Wise Ventures Esports Officially Becomes Version1

Esports Minute

01:27 min | 7 months ago

Wise Ventures Esports Officially Becomes Version1

"Digital media podcasting and video programs. Please reach out to e-sports network CEO marked in using the email in the bio of the show. While most people in Esports expect a brand name to be announced alongside. The organization. Why is Venture Esports has taken a little bit of a different pathway. They were first called wise Venturi Sports after the VC fund that created the organization and then they named their rocket League team version one. Now. They've officially become version one permanently listeners to the E Sports Network podcast might remember Brett Diamond CEO of wise Venturi Sports at the time talking about the organizations branding back in a podcast during the summer. In that show, he mentioned a wise Ventures was a temporary name and he also said version one was also going to be a temporary name cuz at that point it was just a name for the rocket League team. It was basically a placeholder took apparently the V one named took off enough that they decided to make it permanent version one first entered Esports of the Call of Duty League team, which is why they've had this sort of weird branding thing because the Minnesota rocker took on their own identity. The organization is backed by the will family the owners of the Minnesota Vikings in the NFL with a formalizing of the name V one is also adding a vallerand roster the team they signed was previously competing with the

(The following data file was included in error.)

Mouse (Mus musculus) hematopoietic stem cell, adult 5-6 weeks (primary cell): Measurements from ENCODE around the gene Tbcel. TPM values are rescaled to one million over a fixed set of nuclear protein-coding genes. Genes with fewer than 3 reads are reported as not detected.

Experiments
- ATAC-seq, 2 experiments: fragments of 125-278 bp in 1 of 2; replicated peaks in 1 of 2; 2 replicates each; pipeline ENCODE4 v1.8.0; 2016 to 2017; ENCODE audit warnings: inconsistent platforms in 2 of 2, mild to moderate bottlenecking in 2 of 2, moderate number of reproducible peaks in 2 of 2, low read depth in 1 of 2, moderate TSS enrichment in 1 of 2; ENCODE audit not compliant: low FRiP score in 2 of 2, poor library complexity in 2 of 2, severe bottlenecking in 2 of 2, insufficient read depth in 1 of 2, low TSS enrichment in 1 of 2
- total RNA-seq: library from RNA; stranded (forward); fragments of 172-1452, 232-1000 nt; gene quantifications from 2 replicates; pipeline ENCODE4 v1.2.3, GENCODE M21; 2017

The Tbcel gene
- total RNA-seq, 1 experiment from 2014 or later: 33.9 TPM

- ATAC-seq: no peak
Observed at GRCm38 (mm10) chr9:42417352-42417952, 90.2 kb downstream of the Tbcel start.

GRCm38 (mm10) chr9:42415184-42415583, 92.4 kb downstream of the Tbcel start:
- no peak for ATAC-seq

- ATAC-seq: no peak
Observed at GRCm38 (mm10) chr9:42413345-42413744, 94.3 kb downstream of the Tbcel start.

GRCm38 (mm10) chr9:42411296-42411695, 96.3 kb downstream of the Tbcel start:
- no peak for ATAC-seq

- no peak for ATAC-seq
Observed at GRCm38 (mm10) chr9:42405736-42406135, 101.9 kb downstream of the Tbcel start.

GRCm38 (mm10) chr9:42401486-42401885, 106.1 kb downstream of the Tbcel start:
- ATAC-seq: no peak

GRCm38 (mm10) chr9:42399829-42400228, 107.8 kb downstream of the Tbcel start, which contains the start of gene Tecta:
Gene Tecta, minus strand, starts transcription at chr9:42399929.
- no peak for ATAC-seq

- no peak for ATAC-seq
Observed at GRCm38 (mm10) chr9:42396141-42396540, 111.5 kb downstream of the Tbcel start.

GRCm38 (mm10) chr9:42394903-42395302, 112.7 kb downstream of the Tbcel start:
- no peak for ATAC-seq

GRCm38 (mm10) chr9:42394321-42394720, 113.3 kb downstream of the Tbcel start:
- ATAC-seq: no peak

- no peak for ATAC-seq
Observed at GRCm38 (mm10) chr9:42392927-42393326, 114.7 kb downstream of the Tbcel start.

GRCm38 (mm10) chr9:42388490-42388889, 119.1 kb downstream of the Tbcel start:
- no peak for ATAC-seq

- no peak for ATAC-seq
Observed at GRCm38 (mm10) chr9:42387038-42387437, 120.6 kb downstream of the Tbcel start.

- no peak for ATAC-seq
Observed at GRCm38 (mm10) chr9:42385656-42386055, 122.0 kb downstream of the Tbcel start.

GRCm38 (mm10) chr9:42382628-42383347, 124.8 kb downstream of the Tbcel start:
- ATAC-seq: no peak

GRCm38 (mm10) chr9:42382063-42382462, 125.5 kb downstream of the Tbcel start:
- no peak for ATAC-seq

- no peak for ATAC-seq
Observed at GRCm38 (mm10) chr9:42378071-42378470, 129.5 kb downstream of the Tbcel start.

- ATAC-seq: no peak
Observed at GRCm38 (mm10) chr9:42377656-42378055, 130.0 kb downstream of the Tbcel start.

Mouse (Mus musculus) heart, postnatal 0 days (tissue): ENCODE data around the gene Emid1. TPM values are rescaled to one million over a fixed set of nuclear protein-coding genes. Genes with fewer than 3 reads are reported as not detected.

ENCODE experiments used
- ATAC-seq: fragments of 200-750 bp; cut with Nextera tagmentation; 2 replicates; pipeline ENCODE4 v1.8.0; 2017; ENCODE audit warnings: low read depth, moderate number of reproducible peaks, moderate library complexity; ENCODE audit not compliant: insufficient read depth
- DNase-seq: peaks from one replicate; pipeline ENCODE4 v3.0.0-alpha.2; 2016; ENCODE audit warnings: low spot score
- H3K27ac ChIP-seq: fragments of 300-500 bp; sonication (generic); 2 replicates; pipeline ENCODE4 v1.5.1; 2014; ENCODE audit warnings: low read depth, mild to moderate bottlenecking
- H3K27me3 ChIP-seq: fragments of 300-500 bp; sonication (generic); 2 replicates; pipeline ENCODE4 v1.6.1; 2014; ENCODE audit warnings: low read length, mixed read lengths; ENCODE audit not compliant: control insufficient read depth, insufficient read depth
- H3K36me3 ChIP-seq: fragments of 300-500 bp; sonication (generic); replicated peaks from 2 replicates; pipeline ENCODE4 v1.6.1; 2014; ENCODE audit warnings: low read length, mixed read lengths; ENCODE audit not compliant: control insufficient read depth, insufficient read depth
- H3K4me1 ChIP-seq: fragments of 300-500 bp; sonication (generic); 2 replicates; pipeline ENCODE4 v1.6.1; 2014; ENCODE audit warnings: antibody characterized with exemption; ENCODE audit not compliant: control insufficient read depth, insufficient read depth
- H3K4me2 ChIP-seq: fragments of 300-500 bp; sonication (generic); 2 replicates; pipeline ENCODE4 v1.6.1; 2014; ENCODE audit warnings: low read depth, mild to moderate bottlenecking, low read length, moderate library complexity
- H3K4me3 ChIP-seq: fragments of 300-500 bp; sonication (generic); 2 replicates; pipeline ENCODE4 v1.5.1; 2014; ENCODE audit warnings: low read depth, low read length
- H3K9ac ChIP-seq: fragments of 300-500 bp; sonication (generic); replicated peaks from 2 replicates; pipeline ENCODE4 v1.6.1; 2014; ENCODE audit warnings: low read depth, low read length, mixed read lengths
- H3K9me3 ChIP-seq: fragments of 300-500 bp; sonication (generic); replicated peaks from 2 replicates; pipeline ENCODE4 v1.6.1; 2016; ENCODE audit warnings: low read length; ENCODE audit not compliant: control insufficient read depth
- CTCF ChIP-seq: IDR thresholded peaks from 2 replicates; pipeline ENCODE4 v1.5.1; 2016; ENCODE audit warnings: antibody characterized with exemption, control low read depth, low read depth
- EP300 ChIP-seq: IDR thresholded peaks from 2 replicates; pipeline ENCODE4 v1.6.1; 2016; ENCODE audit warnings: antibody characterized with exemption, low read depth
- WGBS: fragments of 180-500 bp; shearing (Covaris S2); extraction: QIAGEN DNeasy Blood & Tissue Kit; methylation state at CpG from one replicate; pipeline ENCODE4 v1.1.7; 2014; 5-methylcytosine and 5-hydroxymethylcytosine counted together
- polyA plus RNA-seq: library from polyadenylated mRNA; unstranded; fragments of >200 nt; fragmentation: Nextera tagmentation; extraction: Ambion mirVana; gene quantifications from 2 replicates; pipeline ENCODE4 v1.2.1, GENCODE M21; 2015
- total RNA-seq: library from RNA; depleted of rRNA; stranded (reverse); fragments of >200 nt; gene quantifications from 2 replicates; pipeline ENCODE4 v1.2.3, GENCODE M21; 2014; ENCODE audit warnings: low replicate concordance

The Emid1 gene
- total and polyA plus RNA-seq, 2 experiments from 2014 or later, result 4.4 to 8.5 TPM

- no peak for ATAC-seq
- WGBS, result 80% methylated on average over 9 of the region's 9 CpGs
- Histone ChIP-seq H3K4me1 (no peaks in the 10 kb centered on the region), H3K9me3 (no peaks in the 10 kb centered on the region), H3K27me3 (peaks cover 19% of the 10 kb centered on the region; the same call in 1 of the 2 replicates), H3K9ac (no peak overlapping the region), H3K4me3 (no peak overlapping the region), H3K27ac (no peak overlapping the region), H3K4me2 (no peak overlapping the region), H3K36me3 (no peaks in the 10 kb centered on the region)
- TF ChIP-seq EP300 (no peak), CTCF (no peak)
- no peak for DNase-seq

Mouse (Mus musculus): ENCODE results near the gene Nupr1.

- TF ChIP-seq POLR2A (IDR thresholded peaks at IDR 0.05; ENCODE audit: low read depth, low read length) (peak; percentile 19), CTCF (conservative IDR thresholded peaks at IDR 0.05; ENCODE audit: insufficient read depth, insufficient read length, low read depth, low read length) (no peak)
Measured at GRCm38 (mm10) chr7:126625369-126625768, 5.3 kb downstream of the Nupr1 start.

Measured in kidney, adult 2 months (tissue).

Brett Diamond Venturi Minnesota Minnesota Vikings NFL
The Role of Business in Political Change, with Christine Lagorio-Chafkin

Accelerate!

05:11 min | 7 months ago

The Role of Business in Political Change, with Christine Lagorio-Chafkin